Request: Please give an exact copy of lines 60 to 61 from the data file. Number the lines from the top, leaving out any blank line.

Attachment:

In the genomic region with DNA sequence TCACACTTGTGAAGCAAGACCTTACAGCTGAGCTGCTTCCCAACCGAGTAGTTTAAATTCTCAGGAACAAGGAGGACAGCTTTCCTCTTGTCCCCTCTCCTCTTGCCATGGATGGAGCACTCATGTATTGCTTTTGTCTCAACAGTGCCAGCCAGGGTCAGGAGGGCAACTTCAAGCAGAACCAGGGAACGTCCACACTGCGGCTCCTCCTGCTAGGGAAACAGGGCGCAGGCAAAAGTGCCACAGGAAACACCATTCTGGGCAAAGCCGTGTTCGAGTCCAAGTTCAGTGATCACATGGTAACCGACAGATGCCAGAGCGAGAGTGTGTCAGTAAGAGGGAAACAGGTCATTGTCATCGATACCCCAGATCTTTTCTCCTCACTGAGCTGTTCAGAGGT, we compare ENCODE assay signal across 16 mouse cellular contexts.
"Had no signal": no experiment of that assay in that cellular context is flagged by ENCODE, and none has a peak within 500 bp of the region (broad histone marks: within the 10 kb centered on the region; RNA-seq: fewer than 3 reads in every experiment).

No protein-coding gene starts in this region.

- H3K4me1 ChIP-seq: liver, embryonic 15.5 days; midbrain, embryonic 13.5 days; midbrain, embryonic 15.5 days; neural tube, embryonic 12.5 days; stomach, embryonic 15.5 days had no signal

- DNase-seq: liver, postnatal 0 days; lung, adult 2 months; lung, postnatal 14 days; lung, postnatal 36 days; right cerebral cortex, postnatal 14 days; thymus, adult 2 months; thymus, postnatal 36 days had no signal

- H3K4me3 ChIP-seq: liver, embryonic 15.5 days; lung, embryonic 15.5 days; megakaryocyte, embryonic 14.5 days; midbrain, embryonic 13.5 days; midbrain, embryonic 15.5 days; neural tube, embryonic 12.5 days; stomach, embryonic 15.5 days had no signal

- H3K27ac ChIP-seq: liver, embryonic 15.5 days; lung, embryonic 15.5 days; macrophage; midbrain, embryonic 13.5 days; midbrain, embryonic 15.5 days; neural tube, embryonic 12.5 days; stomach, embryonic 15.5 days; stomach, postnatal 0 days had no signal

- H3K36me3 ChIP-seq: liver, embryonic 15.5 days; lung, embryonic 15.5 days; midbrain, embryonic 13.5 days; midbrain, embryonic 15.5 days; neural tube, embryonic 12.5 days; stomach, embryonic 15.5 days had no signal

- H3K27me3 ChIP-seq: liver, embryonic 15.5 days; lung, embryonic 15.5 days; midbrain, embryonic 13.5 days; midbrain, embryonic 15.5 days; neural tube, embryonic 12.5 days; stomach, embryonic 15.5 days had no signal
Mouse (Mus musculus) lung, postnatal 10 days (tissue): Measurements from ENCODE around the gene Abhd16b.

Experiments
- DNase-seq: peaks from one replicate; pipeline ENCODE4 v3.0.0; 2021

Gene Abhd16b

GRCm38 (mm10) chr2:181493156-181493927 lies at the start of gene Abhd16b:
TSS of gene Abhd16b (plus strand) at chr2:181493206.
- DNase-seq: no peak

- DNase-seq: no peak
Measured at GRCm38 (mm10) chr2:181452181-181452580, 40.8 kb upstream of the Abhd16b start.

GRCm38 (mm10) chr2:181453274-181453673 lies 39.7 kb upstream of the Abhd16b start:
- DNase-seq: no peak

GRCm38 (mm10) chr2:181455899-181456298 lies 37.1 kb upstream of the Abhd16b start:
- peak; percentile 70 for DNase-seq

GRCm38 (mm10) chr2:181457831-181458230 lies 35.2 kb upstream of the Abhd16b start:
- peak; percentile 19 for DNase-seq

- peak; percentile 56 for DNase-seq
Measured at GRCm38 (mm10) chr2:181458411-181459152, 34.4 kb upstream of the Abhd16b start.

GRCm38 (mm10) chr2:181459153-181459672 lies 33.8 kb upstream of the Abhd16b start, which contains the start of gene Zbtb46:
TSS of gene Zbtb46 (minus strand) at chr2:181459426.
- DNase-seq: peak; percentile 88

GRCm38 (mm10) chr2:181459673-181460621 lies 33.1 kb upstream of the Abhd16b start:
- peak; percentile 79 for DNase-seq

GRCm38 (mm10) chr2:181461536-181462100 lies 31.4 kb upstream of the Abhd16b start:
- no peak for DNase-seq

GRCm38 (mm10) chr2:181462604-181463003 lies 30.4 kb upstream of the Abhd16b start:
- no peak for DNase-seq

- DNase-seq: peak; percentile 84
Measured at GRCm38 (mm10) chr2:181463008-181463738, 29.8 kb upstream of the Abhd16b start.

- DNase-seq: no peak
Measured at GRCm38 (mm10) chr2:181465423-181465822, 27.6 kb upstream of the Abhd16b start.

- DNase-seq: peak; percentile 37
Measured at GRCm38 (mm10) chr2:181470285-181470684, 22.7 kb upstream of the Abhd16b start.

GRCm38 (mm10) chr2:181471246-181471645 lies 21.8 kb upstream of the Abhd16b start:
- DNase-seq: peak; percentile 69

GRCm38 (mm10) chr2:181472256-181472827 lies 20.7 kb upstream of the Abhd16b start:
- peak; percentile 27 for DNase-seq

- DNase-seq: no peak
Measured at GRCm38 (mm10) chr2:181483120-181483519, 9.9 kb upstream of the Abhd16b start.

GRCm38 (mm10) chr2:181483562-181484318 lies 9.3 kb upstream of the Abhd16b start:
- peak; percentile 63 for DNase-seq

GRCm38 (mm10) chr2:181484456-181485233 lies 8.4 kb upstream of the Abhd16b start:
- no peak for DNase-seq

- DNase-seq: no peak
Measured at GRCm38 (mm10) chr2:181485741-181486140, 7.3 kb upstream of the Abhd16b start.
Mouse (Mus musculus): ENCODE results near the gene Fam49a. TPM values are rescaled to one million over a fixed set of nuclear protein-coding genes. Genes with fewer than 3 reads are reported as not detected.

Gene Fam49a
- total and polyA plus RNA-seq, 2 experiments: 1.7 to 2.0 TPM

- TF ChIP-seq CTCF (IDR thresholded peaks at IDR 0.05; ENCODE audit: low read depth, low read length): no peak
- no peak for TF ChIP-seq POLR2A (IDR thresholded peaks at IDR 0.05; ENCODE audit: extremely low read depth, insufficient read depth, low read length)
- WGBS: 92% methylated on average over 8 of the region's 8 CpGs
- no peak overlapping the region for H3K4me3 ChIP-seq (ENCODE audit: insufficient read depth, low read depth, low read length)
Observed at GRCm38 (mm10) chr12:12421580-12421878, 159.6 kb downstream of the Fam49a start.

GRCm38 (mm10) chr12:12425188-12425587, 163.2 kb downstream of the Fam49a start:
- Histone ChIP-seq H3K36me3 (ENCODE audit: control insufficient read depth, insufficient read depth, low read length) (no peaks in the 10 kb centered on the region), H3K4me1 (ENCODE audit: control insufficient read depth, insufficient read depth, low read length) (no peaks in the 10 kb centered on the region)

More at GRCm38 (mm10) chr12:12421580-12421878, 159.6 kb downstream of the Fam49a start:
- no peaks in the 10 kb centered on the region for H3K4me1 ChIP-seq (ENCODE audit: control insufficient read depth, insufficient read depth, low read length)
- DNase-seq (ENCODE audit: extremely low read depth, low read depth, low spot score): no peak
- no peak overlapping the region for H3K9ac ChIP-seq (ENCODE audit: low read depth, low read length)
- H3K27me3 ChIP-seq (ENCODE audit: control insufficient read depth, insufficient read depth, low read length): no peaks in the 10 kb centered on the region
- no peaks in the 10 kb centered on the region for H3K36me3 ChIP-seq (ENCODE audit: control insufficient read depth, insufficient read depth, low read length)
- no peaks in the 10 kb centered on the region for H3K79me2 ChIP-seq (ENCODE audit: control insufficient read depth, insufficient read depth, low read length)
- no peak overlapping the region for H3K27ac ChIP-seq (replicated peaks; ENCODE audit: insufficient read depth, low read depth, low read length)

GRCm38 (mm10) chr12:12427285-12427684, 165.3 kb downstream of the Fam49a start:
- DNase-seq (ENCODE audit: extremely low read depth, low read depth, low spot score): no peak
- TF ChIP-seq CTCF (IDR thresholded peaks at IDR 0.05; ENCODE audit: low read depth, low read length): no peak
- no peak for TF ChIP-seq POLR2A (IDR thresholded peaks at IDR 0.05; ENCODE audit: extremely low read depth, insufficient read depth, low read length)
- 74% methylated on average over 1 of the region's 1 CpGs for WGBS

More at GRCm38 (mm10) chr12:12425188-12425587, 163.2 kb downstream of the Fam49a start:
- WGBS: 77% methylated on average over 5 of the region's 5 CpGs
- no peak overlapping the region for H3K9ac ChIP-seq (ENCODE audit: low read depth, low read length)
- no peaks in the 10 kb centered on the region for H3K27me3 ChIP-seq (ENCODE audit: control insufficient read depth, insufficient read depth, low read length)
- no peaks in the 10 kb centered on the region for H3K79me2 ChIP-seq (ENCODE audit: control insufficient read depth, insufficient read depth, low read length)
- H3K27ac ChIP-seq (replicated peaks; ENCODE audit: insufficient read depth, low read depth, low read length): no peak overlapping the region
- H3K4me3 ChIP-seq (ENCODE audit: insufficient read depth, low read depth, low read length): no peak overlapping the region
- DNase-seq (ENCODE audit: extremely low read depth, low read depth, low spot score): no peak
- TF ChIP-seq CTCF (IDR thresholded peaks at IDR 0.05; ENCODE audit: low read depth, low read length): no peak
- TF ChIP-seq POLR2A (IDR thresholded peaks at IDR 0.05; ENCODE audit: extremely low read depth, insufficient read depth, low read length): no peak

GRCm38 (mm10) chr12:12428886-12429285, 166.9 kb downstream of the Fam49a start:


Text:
- no peak overlapping the region for H3K4me3 ChIP-seq (ENCODE audit: insufficient read depth, low read depth, low read length)
Observed at GRCm38 (mm10) chr12:12421580-12421878, 159.6 kb downstream of the Fam49a start.